As commented in class, a mini saga is a short story told in 50 words. With some discipline and creativity, you can say a
lot in 50 words. Find an example from Squidoo.com below:
Love at first sight
John was a regular in that train.
Today seemed different, probably because of Sally who was in New York
for work. They started the conversation casually but both became very
close in less than thirty minutes. They exchanged phone numbers, of
course. John promptly called a day later – “Wrong number!”
I'd like you to be inventive, ingenious and write down your minisagas in the comment section. Don't be shy!
As this year we celebrate the bicentenary of the 19th c. British writer, Charles Dickens, I'd like to show this video again created by my colleague, Miguel A Sánchez.
It was created thinking of his students at the NI2 level. But NI1 students may also find it interesting as we are talking about this writer in class. Let's hear about the man's life behind the masterpieces!
Hi! Why don't you have a take a virtual look at the Globe Theater by the River Themes in London?
This is a modern reconstruction of Sharespeare's theater. The original one was built in 1599 by Shakespeare's playing company, the Lord Chamberlain's Men, and was destroyed by fire on 29 June 1613. Both of them have thatched roofs.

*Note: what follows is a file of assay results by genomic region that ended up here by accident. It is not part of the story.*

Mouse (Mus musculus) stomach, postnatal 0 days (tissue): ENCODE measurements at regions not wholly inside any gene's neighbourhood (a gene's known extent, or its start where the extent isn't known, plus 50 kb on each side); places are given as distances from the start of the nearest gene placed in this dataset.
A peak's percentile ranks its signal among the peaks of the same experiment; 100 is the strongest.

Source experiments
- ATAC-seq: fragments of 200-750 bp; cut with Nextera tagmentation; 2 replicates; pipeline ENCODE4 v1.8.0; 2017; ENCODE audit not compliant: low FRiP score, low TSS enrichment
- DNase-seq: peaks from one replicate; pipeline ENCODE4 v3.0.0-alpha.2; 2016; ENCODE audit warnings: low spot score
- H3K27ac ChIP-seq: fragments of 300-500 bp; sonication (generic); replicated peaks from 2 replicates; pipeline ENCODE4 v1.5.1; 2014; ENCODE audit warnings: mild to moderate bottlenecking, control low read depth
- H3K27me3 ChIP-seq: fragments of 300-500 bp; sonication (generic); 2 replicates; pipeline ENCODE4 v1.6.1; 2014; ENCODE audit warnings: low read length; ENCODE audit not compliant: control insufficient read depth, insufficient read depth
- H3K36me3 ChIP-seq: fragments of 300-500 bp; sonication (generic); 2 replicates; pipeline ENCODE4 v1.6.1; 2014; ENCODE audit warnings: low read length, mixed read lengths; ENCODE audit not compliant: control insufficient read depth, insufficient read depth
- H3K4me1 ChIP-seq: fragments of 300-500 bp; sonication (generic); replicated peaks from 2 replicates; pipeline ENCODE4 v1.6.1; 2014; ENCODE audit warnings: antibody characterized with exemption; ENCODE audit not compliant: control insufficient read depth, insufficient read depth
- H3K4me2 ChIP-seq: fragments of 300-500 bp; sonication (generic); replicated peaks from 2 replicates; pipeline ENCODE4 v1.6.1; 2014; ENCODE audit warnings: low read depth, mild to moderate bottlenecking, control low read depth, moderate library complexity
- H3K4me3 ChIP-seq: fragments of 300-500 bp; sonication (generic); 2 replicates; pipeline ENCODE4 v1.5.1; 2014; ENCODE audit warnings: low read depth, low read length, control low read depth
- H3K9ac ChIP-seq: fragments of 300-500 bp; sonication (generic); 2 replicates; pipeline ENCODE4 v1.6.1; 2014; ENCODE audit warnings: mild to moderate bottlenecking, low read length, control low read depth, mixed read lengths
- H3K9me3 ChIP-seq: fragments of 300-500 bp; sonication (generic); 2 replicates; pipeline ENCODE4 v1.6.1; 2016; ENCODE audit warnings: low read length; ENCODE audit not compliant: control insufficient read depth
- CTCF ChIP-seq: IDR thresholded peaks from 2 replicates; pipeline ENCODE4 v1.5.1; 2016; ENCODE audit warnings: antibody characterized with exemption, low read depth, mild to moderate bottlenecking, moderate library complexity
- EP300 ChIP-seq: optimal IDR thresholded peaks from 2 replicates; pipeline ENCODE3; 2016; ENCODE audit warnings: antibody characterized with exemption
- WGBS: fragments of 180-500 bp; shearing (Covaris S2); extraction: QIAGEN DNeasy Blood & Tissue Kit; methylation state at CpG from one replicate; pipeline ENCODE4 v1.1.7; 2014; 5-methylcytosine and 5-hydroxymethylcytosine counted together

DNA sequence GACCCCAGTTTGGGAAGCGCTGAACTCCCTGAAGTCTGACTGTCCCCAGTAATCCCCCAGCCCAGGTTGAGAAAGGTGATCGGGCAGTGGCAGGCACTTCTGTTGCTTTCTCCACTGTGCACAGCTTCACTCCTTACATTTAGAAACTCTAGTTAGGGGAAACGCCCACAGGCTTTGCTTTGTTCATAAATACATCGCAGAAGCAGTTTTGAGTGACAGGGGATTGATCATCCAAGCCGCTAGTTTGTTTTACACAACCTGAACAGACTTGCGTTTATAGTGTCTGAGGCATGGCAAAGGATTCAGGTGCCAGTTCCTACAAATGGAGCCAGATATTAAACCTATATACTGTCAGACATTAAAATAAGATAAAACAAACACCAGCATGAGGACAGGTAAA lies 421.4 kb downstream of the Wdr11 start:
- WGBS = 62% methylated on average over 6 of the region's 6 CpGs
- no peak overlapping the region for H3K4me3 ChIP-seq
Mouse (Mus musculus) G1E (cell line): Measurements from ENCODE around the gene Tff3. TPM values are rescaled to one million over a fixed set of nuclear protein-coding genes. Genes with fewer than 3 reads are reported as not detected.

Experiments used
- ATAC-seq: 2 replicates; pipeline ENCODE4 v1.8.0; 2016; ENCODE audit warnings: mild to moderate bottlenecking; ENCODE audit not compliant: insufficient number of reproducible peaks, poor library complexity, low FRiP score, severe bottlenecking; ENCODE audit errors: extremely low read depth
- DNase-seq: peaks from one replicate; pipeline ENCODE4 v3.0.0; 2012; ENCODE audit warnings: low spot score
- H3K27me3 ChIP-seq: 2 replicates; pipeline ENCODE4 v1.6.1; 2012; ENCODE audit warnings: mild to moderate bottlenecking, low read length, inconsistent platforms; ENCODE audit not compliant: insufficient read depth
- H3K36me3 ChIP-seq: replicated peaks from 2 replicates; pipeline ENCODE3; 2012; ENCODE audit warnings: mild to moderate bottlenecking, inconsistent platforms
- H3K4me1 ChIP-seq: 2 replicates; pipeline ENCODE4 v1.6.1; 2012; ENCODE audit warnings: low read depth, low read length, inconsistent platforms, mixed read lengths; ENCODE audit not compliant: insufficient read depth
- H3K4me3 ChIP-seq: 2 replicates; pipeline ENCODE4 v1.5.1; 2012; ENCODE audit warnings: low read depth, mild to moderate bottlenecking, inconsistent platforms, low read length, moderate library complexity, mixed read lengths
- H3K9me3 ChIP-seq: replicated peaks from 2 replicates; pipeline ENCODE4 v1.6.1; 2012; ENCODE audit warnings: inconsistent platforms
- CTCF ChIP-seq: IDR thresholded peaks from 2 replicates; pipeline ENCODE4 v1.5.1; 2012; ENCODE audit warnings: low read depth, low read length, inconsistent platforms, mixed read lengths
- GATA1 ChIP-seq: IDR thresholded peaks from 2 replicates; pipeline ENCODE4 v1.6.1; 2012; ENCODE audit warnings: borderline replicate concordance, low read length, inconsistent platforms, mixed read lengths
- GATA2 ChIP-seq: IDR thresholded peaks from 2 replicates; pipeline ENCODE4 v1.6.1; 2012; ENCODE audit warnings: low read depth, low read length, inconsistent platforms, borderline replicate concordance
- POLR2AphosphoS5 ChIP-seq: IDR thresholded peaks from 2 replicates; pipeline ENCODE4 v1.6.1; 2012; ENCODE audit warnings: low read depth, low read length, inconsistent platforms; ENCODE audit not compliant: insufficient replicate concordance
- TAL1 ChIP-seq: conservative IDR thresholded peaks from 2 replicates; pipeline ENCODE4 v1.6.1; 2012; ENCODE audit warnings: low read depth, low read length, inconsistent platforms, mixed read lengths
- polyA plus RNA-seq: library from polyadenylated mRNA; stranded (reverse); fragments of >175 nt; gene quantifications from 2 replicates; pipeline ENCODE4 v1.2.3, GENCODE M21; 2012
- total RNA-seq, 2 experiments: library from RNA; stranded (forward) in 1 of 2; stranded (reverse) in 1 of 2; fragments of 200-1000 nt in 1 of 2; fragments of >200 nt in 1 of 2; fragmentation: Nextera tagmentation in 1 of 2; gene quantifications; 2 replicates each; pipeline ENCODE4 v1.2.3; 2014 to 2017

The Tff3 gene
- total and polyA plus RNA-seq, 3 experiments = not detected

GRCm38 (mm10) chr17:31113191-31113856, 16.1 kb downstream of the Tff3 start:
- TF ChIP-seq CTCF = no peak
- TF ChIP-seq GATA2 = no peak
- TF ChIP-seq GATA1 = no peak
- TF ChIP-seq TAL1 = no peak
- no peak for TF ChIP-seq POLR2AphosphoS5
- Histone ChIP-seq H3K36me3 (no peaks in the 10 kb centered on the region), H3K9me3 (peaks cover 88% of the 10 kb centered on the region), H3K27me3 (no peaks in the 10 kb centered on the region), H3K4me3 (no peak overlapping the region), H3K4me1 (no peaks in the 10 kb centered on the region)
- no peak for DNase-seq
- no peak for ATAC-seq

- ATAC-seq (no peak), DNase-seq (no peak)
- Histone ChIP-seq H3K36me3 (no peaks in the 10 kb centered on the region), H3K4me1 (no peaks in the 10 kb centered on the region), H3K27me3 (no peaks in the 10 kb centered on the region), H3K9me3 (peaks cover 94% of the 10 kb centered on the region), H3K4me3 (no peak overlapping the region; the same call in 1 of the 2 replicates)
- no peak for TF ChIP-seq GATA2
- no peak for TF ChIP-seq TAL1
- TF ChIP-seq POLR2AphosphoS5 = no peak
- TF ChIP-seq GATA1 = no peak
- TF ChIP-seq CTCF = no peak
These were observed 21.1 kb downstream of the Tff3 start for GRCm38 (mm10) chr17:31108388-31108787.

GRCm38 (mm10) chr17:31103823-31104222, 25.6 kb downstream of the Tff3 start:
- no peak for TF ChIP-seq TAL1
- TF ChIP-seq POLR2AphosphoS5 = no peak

This is a new word that has just come into the English language:
babylagalsobaby-lag or baby lag
A feeling of being very tired and sometimes confused because of the lack of sleep caused by looking after a very young bab.
'It's a feeling all new parents are more than
familiar with. Not enough sleep at night leaves you feeling like a
zombie during the day; caring for your baby and yourself while
continuously craving nice, deep sleep. Now it's got a name; Baby Lag …' PR Newswire17th October 2012
'I'm 82% babylagged! Basically I'm
bloody knackered with a teething 9 month daughter, lively toddler,
stroppy teenager, travelling husband and part time job! forum post, www.netmums.com17th September 2012
Hampstead (/ˈhæmpstɪd/ or /-stɛd/), commonly known as Hampstead Village, is an affluent area of London, England, 4 miles (6.4 km) north-west of Charing Cross.
It is known for its intellectual, liberal, artistic, musical and literary associations and for Hampstead Heath,
a large, hilly expanse of parkland. It has some of the most expensive
housing in the London area. The village of Hampstead has more
millionaires within its boundaries than any other area of the United
As you already know, we can find there The Spaniards Inn, a historic pub built in 1585. The pub also has a great literary heritage. Not only has it been